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Monday, March 18, 2024

Posted January 22, 2024
Last modified February 4, 2024

Control and Optimization Seminar Questions or comments?

11:30 am – 12:20 pm Zoom (Click “Questions or Comments?” to request a Zoom link)

Dante Kalise, Imperial College
Feedback Control Synthesis for Interacting Particle Systems across Scales

This talk focuses on the computational synthesis of optimal feedback controllers for interacting particle systems operating at different scales. In the first part, we discuss the construction of control laws for large-scale microscopic dynamics by supervised learning methods, tackling the curse of dimensionality inherent in such systems. Moving forward, we integrate the microscopic feedback law into a Boltzmann-type equation, bridging controls at microscopic and mesoscopic scales, allowing for near-optimal control of high-dimensional densities. Finally, in the framework of mean field optimal control, we discuss the stabilization of nonlinear Fokker-Planck equations towards unstable steady states via model predictive control.

Monday, March 25, 2024

Posted February 12, 2024

Control and Optimization Seminar Questions or comments?

10:30 am – 11:20 am Note the Special Earlier Seminar Time For Only This Week. This is a Zoom Seminar. Click “Questions or Comments?” Above to Request a Zoom Link.

Antoine Girard, Laboratoire des Signaux et Systèmes CNRS Bronze Medalist, IEEE Fellow, and George S. Axelby Outstanding Paper Awardee
Switched Systems with Omega-Regular Switching Sequences: Application to Switched Observer Design​​​​​​​

In this talk, I will present recent results on discrete-time switched linear systems. We consider systems with constrained switching signals where the constraint is given by an omega-regular language. Omega-regular languages allow us to specify fairness properties (e.g., all modes have to be activated an infinite number of times) that cannot be captured by usual switching constraints given by dwell-times or graph constraints. By combining automata theoretic techniques and Lyapunov theory, we provide necessary and sufficient conditions for the stability of such switched systems. In the second part of the talk, I will present an application of our framework to observer design of switched systems that are unobservable for arbitrary switching. We establish a systematic and "almost universal" procedure to design observers for discrete-time switched linear systems. This is joint work with Georges Aazan, Luca Greco and Paolo Mason.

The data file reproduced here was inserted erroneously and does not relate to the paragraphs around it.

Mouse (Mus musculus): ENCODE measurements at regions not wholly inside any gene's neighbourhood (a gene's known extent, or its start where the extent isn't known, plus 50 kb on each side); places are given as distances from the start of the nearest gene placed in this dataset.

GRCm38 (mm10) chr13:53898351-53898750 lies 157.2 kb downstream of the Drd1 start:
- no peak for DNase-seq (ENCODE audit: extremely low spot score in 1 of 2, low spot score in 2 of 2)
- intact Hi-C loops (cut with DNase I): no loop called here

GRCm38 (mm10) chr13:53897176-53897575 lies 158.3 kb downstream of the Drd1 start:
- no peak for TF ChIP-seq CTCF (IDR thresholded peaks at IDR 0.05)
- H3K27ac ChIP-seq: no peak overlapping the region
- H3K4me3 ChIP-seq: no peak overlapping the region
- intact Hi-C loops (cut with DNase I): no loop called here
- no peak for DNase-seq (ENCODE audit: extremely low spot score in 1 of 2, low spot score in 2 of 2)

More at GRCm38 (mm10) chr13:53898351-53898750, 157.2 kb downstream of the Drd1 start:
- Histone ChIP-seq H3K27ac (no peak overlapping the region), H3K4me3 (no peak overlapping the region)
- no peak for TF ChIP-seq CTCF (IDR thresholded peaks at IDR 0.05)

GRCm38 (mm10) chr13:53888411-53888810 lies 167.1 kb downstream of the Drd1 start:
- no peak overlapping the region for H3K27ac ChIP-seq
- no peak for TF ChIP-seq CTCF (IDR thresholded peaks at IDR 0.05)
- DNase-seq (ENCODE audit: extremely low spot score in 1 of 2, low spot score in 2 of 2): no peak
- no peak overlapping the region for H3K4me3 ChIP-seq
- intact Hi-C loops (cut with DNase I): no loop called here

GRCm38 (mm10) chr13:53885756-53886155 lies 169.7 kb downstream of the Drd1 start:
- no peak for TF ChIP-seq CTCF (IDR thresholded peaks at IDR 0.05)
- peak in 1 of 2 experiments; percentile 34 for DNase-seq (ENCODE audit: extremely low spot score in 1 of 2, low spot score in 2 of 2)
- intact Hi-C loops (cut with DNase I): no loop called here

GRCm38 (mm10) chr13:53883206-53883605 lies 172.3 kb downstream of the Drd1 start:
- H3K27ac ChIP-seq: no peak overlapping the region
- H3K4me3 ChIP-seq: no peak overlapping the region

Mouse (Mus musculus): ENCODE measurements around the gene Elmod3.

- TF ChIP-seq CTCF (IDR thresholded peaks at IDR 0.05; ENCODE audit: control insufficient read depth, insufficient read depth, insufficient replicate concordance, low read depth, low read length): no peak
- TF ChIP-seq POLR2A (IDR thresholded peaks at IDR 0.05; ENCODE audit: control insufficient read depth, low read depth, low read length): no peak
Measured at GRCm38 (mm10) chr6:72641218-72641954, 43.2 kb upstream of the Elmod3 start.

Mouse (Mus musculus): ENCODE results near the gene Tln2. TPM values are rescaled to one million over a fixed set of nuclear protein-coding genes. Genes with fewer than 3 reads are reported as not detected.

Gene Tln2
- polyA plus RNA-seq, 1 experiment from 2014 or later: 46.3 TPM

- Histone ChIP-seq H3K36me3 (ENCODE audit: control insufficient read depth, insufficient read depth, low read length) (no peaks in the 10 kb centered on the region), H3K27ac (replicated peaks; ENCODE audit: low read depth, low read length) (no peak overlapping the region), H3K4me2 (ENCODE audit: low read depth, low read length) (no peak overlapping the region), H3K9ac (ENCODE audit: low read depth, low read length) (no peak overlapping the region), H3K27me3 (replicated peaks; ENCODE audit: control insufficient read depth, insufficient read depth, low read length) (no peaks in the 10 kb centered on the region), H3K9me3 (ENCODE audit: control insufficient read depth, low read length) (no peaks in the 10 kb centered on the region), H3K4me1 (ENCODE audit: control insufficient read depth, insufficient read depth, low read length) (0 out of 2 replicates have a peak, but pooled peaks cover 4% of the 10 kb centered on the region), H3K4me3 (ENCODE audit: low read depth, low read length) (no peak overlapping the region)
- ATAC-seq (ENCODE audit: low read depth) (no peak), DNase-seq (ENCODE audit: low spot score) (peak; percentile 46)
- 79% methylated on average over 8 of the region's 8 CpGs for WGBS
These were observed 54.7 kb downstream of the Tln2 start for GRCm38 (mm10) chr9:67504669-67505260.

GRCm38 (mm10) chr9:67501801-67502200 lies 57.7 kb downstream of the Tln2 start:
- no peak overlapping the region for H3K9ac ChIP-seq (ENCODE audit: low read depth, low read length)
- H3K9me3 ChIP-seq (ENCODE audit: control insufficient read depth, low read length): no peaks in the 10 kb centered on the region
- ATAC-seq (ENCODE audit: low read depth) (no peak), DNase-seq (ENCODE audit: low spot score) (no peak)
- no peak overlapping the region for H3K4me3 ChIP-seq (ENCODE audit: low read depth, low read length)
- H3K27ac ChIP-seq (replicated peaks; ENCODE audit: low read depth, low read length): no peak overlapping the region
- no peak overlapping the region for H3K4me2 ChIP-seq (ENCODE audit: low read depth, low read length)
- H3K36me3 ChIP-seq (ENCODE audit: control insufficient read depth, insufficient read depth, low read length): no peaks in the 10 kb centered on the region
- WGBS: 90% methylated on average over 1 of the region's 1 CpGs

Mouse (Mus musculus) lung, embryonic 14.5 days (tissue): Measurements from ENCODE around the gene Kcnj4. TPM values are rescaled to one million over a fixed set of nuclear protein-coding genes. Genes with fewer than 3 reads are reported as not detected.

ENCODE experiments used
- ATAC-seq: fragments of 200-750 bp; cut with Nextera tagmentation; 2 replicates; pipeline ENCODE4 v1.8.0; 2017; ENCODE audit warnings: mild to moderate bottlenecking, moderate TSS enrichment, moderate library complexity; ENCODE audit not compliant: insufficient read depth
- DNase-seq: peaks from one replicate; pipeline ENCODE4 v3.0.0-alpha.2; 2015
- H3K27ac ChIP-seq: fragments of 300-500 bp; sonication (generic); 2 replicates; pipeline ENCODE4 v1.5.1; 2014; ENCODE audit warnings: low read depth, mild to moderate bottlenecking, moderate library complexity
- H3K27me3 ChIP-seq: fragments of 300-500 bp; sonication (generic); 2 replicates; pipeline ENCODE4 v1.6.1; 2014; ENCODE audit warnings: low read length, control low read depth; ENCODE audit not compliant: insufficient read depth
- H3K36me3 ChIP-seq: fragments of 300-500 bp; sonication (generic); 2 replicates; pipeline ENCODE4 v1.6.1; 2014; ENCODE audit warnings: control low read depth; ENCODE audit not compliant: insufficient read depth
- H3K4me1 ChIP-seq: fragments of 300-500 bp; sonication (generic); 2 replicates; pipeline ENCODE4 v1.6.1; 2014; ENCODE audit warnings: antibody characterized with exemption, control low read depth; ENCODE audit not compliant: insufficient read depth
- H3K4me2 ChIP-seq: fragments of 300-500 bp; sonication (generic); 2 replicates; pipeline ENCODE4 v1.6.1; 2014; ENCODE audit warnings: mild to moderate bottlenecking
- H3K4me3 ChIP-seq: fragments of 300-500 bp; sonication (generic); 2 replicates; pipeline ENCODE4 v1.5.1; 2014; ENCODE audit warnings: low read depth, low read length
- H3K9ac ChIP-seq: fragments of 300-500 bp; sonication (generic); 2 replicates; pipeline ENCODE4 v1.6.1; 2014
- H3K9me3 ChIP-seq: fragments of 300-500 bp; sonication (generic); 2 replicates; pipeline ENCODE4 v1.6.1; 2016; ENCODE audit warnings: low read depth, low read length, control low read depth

Monday, April 1, 2024

Posted January 22, 2024
Last modified January 24, 2024

Control and Optimization Seminar Questions or comments?

11:30 am – 12:20 pm Zoom (Click “Questions or Comments?” to request a Zoom link)

Boris Kramer, University of California San Diego
Scalable Computations for Nonlinear Balanced Truncation Model Reduction

Nonlinear balanced truncation is a model order reduction technique that reduces the dimension of nonlinear systems on nonlinear manifolds and preserves either open- or closed-loop observability and controllability aspects of the nonlinear system. Two computational challenges have so far prevented its deployment on large-scale systems: (a) the computation of Hamilton-Jacobi-(Bellman) equations that are needed for characterization of controllability and observability aspects, and (b) efficient model reduction and reduced-order model (ROM) simulation on the resulting nonlinear balanced manifolds. We present a novel unifying and scalable approach to balanced truncation for large-scale control-affine nonlinear systems that consider a Taylor-series based approach to solve a class of parametrized Hamilton-Jacobi-Bellman equations that are at the core of balancing. The specific tensor structure for the coefficients of the Taylor series (tensors themselves) allows for scalability up to thousands of states. Moreover, we will present a nonlinear balance-and-reduce approach that finds a reduced nonlinear state transformation that balances the system properties. The talk will illustrate the strength and scalability of the algorithm on several semi-discretized nonlinear partial differential equations, including a nonlinear heat equation, vibrating beams, Burgers' equation and the Kuramoto-Sivashinsky equation.